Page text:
• The Controller appears in the Iron Man: Armored Adventures animated series, voiced by Michael Kopsa. Introduced in the episode "Ready, A.I.M., Fire", Basil Sandhurst is a skilled scientist working for A.I.M. While helping them create MODOK, he works with Tony Stark to create his slave discs and a control helmet to become the Controller. Despite being defeated by Iron Man, Sandhurst reminds A.I.M.'s Scientist Supreme of his expertise and usefulness in completing the MODOK project to keep his leader from terminating him. In "Designed Only For Chaos", Sandhurst activates MODOK, who knocks him unconscious after foreseeing he will betray A.I.M. in pursuit of improving his slave discs. In "Uncontrollable", Sandhurst pursues the Hulk and Rick Jones in order to use them to take revenge against A.I.M., only to gain control of Iron Man in his Dynamo Buster Armor. Via Iron Man, he attacks A.I.M. and defeats MODOK, though with the Hulk's help, Iron Man's allies are able to free him from Sandhurst's control. In "Control+Alt+Delete", A.I.M. frees Sandhurst from the Vault so he can help them trap Iron Man in a virtual reality world called the Mainframe. Using this, he discovers Iron Man's secret identity and use of the Extremis serum and attempts to recreate it for A.I.M. However, Iron Man is able to use his Extremis abilities to hack the Mainframe and shut it down. Waking up in an A.I.M. facility, Sandhurst takes control of War Machine to fight Iron Man, but the former is able to fight the disc and overload Sandhurst's helmet. Following the fight, Iron Man and War Machine hand over an amnesiac Sandhurst to S.H.I.E.L.D.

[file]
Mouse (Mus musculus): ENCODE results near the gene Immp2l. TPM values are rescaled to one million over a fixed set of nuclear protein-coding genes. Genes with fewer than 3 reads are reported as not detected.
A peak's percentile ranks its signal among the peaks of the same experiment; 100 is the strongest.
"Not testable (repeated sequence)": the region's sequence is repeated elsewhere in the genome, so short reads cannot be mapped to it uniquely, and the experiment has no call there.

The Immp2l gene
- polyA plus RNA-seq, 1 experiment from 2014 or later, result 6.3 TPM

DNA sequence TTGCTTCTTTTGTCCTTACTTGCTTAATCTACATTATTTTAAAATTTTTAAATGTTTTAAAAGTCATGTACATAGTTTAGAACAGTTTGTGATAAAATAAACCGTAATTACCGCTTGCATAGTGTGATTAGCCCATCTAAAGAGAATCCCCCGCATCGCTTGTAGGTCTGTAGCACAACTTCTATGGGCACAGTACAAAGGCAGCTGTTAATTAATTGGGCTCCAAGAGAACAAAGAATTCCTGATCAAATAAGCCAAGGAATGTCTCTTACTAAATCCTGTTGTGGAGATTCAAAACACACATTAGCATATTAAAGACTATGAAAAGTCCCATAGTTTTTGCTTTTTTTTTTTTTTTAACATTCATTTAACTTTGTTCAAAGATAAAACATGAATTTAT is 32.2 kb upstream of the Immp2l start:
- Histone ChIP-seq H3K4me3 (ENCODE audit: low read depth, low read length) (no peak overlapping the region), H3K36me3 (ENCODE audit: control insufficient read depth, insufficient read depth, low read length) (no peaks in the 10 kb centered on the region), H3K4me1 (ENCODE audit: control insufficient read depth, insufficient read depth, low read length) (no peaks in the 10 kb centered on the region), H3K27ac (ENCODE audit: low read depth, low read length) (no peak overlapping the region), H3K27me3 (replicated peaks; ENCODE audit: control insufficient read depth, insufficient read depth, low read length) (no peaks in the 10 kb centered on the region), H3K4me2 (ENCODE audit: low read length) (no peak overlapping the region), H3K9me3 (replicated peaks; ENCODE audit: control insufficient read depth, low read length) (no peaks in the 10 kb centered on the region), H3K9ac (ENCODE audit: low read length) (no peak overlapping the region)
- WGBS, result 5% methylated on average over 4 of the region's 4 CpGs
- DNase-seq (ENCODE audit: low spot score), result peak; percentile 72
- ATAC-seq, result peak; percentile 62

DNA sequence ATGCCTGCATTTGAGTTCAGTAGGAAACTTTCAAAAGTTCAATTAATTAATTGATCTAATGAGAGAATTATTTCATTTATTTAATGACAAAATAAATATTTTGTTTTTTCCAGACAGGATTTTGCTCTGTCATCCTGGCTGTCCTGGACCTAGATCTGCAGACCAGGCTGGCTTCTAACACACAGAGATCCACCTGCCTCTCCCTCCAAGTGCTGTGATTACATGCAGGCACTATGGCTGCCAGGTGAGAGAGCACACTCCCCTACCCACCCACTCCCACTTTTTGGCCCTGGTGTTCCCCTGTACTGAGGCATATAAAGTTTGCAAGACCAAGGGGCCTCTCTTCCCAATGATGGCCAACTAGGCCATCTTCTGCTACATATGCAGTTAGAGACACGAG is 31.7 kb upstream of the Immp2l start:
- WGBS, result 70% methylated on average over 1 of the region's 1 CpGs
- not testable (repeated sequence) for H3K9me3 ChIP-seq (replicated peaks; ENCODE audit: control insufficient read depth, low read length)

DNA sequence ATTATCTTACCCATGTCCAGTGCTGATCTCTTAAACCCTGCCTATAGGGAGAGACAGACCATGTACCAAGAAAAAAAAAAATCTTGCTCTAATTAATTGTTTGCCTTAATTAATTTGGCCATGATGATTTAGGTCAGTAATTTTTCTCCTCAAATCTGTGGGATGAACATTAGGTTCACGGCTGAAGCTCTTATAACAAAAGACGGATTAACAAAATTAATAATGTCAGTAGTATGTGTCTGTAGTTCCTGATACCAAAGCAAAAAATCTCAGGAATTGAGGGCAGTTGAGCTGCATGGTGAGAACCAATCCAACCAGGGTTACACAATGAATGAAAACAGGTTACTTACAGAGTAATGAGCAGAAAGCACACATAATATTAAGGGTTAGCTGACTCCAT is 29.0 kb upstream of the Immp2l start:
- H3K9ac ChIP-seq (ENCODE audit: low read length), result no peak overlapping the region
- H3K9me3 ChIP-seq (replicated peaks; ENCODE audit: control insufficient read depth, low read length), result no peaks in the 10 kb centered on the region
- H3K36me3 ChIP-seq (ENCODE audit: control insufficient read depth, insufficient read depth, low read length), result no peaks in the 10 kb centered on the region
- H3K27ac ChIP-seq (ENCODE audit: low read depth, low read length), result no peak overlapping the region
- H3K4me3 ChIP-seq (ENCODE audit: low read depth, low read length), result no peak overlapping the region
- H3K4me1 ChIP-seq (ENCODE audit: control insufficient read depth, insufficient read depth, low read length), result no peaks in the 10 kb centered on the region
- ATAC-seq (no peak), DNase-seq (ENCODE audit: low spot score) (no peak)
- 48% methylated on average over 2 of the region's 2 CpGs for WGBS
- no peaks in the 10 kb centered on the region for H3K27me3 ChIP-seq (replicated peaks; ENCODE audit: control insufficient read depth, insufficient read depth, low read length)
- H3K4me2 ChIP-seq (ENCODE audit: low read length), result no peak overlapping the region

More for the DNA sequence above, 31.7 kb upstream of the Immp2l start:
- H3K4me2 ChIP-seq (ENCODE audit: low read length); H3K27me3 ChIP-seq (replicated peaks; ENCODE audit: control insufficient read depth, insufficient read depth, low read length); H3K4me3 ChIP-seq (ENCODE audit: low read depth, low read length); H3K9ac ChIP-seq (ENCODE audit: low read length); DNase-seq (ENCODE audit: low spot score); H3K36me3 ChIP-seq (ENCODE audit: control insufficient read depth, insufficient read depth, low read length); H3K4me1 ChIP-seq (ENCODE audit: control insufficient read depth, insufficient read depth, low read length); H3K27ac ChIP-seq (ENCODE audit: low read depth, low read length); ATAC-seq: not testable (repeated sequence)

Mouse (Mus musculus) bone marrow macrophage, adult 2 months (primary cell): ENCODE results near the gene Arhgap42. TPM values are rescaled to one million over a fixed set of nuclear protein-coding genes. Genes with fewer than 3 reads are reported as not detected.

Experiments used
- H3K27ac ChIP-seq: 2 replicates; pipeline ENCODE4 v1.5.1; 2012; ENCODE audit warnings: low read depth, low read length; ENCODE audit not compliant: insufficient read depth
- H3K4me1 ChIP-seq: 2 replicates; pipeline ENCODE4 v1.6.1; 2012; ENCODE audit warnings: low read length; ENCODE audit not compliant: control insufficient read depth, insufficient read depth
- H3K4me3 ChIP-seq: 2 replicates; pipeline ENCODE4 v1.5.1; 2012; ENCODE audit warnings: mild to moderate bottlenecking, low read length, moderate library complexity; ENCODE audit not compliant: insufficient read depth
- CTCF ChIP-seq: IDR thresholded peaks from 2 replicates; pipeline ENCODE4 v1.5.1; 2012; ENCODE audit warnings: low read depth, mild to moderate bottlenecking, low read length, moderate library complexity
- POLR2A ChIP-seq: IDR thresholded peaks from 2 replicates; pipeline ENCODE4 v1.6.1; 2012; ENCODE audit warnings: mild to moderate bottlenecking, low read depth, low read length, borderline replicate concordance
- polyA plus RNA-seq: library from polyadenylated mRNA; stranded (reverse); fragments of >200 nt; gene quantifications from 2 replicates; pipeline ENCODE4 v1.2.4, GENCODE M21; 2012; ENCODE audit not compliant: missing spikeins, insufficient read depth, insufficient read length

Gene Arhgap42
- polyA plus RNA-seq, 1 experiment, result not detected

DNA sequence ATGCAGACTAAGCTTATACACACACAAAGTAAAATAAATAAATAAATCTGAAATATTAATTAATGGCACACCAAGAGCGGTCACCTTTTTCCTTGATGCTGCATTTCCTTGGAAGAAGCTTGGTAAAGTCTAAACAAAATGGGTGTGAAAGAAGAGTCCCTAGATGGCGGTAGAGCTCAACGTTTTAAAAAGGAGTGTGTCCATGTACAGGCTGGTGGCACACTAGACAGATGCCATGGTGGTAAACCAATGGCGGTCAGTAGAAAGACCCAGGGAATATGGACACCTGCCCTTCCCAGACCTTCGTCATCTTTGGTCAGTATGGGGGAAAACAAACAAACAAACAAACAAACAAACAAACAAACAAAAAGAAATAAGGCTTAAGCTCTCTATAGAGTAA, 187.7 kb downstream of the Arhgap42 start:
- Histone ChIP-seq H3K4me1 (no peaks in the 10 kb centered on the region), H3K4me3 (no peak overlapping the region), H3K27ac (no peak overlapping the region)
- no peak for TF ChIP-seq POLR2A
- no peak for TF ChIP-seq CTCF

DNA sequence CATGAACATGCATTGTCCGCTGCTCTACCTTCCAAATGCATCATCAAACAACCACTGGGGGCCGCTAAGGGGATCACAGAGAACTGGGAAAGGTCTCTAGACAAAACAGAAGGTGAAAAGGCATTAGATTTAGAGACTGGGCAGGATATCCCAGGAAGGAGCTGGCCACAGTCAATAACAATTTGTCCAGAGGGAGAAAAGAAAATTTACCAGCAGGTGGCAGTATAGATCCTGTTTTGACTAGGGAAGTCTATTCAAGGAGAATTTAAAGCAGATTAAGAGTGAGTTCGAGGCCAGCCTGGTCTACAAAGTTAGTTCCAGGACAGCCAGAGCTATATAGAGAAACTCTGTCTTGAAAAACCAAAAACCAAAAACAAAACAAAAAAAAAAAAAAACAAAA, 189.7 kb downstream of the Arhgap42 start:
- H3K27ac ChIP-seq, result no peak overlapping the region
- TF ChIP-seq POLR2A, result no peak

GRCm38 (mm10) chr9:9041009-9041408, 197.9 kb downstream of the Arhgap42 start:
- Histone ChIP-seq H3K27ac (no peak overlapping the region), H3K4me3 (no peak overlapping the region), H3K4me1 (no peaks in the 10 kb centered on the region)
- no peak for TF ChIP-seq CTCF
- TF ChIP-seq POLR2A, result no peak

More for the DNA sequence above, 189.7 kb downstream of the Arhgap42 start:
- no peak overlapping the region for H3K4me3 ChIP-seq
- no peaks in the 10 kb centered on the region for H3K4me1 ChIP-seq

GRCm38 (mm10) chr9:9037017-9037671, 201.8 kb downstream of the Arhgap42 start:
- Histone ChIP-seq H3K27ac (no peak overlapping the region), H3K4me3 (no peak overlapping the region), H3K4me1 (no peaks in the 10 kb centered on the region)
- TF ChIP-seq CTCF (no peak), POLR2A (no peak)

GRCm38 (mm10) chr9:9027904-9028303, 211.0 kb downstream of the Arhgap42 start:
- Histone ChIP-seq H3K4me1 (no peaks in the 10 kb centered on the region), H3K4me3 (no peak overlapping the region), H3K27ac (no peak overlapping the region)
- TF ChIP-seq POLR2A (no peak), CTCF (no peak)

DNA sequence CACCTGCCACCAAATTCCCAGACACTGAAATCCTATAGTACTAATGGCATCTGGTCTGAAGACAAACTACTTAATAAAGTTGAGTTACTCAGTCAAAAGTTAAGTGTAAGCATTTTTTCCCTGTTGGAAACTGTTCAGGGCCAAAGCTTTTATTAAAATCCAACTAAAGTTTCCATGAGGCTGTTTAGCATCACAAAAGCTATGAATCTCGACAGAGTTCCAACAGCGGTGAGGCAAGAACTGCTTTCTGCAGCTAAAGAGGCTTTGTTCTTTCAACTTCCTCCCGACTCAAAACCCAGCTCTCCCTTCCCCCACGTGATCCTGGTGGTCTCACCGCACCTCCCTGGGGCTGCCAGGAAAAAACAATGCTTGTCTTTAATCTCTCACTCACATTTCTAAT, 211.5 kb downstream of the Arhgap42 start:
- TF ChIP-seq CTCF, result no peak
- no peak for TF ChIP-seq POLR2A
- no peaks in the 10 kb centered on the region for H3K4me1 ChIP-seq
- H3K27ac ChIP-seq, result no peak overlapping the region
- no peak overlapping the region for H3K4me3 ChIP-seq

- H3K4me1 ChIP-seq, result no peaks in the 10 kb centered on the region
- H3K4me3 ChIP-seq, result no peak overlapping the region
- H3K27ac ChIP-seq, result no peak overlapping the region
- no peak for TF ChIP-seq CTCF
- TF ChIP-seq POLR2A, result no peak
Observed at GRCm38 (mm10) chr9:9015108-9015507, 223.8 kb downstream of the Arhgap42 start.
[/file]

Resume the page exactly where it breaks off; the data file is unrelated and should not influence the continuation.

Video games[edit]


  1. ^ Wells, John (2014). American Comic Book Chronicles: 1965-1969. TwoMorrows Publishing. p. 270. ISBN 978-1605490557.